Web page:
Receptors, neurotransmitters and drug responses

Research output: Contribution to journalArticle

Abstract

Abnormalities in sensitivity to endogenous hormones and neurotransmitters as well as to exogenous drugs pervade clinical medicine. Idiosyncratic responsers to medication are well known, but their causes are rarely ascertained. Although chronic decreases in sensitivity to drugs accompany classic forms of drug addiction, underlying mechanisms are unknown. Acute tolerance, also known as tachyphylaxis or desensitization, is fundamental to synaptic transmission and has many clinical manifestations, such as the decreased responsiveness of an asthmatic person to epinephrine after multiple administrations. Supersensitivity to endogenous or exogenous agents also has clinical relevance. Examples include the apparent supersensitivity to circulating catecholamines in hyperthyroidism and after abrupt discontinuation of propranolol therapy. Altered sensitivity to a drug or hormone can stem from a variety of causes. Decreased sensitivity can result from reduced drug absorption, increased elimination of the drug, decreased passage to its target organ, homeostatic mechanisms that compensate for the drug's effect and finally specific changes at the cellular site of action of the drug. The last category, receptor-related phenomena, will be the major focus of this review. Both 'metabolic' and 'receptor' changes play a part in altered sensitivity to some drugs. For instance, tolerance to barbiturates and to ethanol derive, in part, from increased metabolism of these substances with chronic use. However, with identical brain levels, the tolerant animals will be less responsive to alcohol and barbiturates than naive animals. Development of antibodies to insulin or parathyroid hormone provides a unique example of metabolic tolerance. Alterations in insulin receptors account for some forms of insulin resistance. Persons who chronically ingest thyroid hormone gradually become tolerant to its effects because of homeostatic feedback mechanisms involving the pituitary and thyroid glands. In contrast to these reasonably well-worked-out examples, the bases of tolerance at the cellular sites of drug action have proved more resistant to analysis. Changes in drug sensitivity may be separated roughly into chronic and acute types. The tolerance and physical dependence associated with addiction to psychoactive drugs is usually thought of as a form of chronic decrease in sensitivity. Although there is considerable dispute about the duration of exposure required for typical addictive alterations, these changes are usually assumed to require days or weeks to take place. By contrast, acute tolerance or desensitization occurs in seconds to hours. Desensitization to humoral substances such as biogenic amines can be demonstrated in isolated-organ baths with a few successive exposures. Desensitization to neurotransmitters has been demonstrated at most synapses in the central and peripheral nervous system and might be a major normal regulatory mechanism. For instance, during stress, the effects of massive release of epinephrine from the adrenal gland might be attenuated by reduced responses of desensitized adrenergic receptors. Desensitization to circulating histamine could explain the paucity of fatal or almost fatal anaphylactic reactions despite the ubiquity of severe allergy and exposure to offending antigens. What might underlie altered sensitivity at cellular sites of drug action? Because of differences in their properties and apparent regulation, this review will consider chronic and acute changes separately.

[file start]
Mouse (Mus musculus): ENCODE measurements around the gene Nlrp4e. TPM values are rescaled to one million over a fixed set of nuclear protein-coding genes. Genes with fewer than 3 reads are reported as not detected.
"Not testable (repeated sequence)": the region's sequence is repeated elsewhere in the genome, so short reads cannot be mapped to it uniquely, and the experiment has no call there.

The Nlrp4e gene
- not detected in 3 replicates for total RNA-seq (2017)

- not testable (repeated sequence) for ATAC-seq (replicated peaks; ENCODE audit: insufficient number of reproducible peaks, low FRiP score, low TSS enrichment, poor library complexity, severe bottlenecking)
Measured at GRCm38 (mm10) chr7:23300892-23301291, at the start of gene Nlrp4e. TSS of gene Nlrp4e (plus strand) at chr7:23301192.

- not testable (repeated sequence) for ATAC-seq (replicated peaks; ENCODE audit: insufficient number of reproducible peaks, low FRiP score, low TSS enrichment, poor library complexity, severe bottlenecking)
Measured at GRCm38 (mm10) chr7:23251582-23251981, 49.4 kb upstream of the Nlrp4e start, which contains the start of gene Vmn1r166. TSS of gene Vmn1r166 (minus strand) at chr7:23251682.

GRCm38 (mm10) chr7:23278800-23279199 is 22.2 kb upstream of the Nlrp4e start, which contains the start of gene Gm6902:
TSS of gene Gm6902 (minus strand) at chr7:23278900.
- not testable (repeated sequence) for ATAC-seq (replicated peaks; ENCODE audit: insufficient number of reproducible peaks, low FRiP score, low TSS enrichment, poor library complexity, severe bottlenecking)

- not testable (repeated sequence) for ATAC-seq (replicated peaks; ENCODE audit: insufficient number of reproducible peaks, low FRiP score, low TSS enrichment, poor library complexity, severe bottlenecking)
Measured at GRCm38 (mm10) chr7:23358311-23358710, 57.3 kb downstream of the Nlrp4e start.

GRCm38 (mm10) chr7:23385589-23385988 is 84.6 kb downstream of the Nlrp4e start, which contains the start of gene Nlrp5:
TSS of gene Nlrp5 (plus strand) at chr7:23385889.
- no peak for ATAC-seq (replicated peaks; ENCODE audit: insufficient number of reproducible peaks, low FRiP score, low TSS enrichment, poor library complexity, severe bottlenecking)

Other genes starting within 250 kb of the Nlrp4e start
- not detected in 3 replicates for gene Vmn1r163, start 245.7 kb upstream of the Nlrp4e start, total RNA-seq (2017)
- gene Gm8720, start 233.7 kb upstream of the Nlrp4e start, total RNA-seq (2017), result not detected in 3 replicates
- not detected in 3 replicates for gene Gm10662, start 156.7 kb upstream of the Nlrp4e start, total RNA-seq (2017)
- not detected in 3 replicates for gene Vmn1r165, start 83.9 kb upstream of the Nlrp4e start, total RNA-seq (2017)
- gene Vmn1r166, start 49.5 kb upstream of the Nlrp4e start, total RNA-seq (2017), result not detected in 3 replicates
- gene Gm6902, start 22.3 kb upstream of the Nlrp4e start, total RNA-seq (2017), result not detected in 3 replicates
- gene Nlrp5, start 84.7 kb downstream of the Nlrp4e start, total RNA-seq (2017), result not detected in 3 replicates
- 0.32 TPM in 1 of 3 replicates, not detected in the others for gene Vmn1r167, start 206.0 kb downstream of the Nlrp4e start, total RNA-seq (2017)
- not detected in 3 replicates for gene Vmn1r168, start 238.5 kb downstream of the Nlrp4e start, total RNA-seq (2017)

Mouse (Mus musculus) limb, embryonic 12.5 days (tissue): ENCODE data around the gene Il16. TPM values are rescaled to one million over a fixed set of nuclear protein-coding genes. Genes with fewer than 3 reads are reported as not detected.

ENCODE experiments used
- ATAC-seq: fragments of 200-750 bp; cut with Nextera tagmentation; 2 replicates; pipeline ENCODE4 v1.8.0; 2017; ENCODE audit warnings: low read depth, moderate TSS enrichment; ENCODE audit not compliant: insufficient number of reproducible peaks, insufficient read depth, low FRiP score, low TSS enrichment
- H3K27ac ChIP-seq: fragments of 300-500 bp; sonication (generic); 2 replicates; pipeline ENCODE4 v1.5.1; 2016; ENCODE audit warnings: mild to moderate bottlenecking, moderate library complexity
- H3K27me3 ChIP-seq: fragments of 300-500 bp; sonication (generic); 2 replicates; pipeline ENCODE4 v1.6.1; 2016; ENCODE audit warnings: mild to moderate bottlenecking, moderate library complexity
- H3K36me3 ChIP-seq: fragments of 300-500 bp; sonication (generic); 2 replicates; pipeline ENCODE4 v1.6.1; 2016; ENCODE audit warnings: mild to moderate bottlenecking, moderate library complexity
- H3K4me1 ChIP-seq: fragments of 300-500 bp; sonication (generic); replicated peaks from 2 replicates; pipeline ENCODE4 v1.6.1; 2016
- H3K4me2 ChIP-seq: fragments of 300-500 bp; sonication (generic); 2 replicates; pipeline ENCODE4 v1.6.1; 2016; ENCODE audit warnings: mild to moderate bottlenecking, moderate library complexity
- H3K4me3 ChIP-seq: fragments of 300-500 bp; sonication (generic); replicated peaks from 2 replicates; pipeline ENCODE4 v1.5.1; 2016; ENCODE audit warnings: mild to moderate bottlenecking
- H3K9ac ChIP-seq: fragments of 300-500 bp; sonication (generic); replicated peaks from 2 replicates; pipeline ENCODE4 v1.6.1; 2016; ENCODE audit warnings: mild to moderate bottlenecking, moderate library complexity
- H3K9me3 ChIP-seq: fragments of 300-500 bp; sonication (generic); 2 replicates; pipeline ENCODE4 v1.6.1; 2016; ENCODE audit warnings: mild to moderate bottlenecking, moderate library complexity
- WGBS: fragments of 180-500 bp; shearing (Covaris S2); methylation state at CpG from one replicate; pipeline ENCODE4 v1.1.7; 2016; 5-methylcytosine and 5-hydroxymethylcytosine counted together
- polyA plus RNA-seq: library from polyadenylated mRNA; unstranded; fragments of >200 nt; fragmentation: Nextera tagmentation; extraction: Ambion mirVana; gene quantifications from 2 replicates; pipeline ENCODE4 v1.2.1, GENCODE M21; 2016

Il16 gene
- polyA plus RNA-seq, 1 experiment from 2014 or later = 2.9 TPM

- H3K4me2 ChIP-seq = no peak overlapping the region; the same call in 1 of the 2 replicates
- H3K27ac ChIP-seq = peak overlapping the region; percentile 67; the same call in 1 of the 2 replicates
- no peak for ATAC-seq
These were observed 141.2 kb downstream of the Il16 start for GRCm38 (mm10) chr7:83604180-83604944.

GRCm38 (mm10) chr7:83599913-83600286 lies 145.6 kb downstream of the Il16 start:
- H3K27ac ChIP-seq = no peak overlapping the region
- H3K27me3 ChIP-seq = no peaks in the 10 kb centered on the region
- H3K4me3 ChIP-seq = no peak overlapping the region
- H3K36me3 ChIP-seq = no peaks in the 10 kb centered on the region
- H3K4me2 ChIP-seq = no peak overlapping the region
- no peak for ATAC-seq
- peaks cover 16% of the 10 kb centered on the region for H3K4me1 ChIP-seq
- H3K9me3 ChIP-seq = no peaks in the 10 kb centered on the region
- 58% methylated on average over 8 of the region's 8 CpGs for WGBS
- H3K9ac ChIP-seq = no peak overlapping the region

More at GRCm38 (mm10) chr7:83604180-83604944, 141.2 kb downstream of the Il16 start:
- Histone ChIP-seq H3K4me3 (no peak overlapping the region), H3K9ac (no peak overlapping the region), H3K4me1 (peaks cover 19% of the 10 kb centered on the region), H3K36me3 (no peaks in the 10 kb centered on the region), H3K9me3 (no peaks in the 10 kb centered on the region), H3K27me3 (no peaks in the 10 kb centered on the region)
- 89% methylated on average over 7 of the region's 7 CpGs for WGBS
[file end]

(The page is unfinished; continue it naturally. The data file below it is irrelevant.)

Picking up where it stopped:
Original languageEnglish (US)
Pages (from-to)465-472
Number of pages8
JournalNew England Journal of Medicine
Volume300
Issue number9
StatePublished - 1979

Fingerprint

Drug Receptors
Neurotransmitter Receptor
Pharmaceutical Preparations
Barbiturates
Epinephrine
Neurotransmitter Agents
Hormones
Insulin Antibodies
Tachyphylaxis
Biogenic Amines
Dissent and Disputes
Clinical Medicine
Psychotropic Drugs
Insulin Receptor
Peripheral Nervous System
Anaphylaxis
Pituitary Gland
Hyperthyroidism
Adrenal Glands
Parathyroid Hormone

ASJC Scopus subject areas

  • Medicine(all)

Cite this

Receptors, neurotransmitters and drug responses. / Snyder, Solomon H.

In: New England Journal of Medicine, Vol. 300, No. 9, 1979, p. 465-472.

Research output: Contribution to journalArticle

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